DURHAM, N.C. -- Duke University's Hart Leadership Program (www.pubpol.duke.edu/hfp) has selected its 2004-2005 Hart Fellows.
The fellows, who are recent Duke graduates, are placed with organizations throughout the developing world to conduct research and fieldwork on pressing policy issues, including humanitarian challenges.
This year's participants, and their home states, are:
Courtney Crosson from Gainesville graduated from Duke this spring with a bachelor's degree in art history. In 2003, she was among the first recipients of Duke's new Scholarship with a Civic Mission grant, with which she traveled to Kenya to tailor educational materials on HIV/AIDS to the specific needs of East Africans. As a sophomore, she developed and presented an exhibit titled, "The Ethics of Our Global Consumption," in which she documented and researched the products she consumed during a 24-hour period to educate the Duke community about globalization.
For her Hart Fellowship, Crosson will work with the Kibera Community Self-Help Programme (KICOSHEP) in Nairobi, Kenya, which provides testing, counseling, drugs, and other support for people affected by HIV/AIDS. Her faculty advisor will be Sherryl Broverman, assistant professor of the practice of biology. After her Hart Fellowship, Crosson would like to pursue a career in architecture and urban planning focusing on poverty-reduction and sustainable development.
Katie Mitchell from Carmel graduated from Duke this spring with a public policy studies major and minors in women's studies and Spanish. After interning in the Hart Leadership Program's Service Opportunities in Leadership (SOL) Program in South Africa in 2003, she wrote an honor's thesis on barriers to education for black females in South Africa. As a Duke student, Mitchell developed Safe Walks, an innovative program to increase women's safety on Duke's campus.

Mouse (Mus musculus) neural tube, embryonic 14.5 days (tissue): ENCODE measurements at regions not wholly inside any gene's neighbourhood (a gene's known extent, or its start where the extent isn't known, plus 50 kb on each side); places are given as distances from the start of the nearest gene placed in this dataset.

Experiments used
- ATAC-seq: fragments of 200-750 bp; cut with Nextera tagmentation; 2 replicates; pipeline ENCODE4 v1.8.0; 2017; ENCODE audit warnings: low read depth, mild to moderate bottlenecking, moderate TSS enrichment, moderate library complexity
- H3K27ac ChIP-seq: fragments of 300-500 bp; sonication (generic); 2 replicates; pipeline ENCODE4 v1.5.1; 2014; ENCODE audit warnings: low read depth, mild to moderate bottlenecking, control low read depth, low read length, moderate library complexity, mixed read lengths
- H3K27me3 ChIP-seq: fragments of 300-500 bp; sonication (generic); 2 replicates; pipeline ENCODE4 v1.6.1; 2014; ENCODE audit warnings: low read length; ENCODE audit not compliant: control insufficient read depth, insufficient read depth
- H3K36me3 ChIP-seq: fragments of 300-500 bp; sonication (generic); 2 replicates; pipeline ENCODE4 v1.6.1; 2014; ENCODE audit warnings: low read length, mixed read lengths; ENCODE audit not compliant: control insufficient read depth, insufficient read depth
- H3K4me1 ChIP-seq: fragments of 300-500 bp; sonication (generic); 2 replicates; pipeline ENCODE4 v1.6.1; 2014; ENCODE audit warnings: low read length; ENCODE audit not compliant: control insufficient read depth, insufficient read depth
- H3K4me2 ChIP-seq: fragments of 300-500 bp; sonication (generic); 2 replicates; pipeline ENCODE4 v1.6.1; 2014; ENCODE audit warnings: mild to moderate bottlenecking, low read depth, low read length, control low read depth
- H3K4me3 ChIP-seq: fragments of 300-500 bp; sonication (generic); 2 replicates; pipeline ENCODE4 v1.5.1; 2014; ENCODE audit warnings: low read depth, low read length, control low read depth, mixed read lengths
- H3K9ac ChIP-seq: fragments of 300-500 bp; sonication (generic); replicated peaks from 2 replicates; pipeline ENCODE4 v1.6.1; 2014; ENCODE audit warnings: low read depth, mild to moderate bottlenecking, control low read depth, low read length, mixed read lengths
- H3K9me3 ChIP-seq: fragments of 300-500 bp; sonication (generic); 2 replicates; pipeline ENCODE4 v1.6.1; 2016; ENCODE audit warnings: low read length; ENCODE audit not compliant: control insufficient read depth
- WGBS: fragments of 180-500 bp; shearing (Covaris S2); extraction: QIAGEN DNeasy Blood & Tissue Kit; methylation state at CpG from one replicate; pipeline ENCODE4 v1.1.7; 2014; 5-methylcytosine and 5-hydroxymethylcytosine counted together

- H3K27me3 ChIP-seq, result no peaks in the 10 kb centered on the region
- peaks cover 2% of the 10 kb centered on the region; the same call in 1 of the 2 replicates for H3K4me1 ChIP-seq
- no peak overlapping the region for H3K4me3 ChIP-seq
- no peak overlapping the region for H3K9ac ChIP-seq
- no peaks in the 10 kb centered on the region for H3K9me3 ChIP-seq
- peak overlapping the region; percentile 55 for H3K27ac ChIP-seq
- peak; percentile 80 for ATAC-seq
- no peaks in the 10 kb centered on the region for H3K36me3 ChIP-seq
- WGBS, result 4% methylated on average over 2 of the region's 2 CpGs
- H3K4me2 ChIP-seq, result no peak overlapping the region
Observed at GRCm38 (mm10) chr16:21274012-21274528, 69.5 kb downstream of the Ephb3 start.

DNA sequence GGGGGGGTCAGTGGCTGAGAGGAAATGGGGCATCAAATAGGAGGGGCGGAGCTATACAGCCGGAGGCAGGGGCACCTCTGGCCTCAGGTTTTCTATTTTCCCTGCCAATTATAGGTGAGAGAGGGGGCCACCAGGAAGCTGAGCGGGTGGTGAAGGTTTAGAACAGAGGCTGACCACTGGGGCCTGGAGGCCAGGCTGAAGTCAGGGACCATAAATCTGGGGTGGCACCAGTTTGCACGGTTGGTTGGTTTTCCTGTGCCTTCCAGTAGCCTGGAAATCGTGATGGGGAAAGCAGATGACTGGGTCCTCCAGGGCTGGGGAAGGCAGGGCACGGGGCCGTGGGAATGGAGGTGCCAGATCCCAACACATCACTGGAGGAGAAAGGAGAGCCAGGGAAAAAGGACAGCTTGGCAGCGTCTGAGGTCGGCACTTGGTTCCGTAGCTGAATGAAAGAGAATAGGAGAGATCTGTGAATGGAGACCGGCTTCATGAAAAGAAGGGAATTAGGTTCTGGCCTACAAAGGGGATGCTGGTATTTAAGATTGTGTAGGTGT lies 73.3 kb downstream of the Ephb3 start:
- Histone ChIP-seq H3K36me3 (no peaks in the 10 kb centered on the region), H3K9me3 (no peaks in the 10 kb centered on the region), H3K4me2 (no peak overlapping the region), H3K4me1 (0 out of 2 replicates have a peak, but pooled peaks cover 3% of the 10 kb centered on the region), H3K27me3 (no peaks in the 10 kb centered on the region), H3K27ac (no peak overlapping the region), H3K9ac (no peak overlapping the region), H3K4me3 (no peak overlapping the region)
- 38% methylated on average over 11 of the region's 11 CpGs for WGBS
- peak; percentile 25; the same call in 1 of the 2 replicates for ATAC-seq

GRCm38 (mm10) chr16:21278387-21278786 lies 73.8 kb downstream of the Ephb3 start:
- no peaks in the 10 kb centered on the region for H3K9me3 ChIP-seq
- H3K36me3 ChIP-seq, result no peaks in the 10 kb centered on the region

Mitchell will work with the Kilimanjaro Women Information Exchange and Consultancy (KWIECO) in Moshi, Tanzania. Her faculty advisor will be Kate Whetten, assistant professor of public policy studies and community and family medicine and director of the Health Inequities Program. After completing her Hart Fellowship, Mitchell plans to pursue a career related to women's rights.
Laurie Ball from Sudbury graduated in May with a major in public policy studies and minors in Spanish and economics. During her freshman year, Ball participated in Duke's Humanitarian Challenges at Home and Abroad FOCUS Program, through which she tutored Spanish-speaking immigrants in English. During the summer of 2002, she worked with torture survivors at the Guatemala Human Rights Commission. She has also worked with Amnesty International and the U.S. State Department, in addition to translating for torture survivors in front of Congress, the Immigration and Naturalization Service and the U.S. court system.
Ball will work closely with Zoran Pulj£ executive director of the NGO Development Foundation in Sarajevo, Bosnia and Herzegovina. Her faculty advisor will be Bruce Jentleson, director of the Terry Sanford Institute. She plans to pursue a career in human rights.
Hsien-Jay Lee from Greer graduated from Duke this spring with a double major in philosophy and public policy studies. In the summer of 2002, Lee received a grant to travel to China, where he studied disparities in urban and rural development. Since 2001, he has been the lead singer and songwriter for a socio-political rock band and, in 2002, organized a benefit concert for a local organization focused on HIV/AIDS.
His fellowship will be with the Freedom Foundation, which works in the fields of alcoholism/drug addiction and AIDS in India. His faculty advisor will be Anirudh Krishna, assistant professor of public policy studies and political science. He is interested in pursuing a career in international development policy.
Harry Phillips from Costa Rica and Beaufort, S.C., graduated in May with a major in public policy studies, a minor in economics and a certificate in Latin American Studies. In the summer of 2003, he received a Mellon Award for Undergraduate Research, which he used to travel to Brazil to research affirmative action in higher education. He is the recipient of an Institute for International Public Policy Fellowship from the U.S. Department of Education and spent a year studying politics and development at the London School of Economics.
Phillips will be working with Grupo Hermes de Cultura e Promo§£ Social, based at the Federal University in Bahia, Brazil. His faculty advisor will be Sherman James, Susan B. King Professor of Public Policy Studies and Center for Health Policy, Law and Management. Phillips plans to pursue a career in development policy.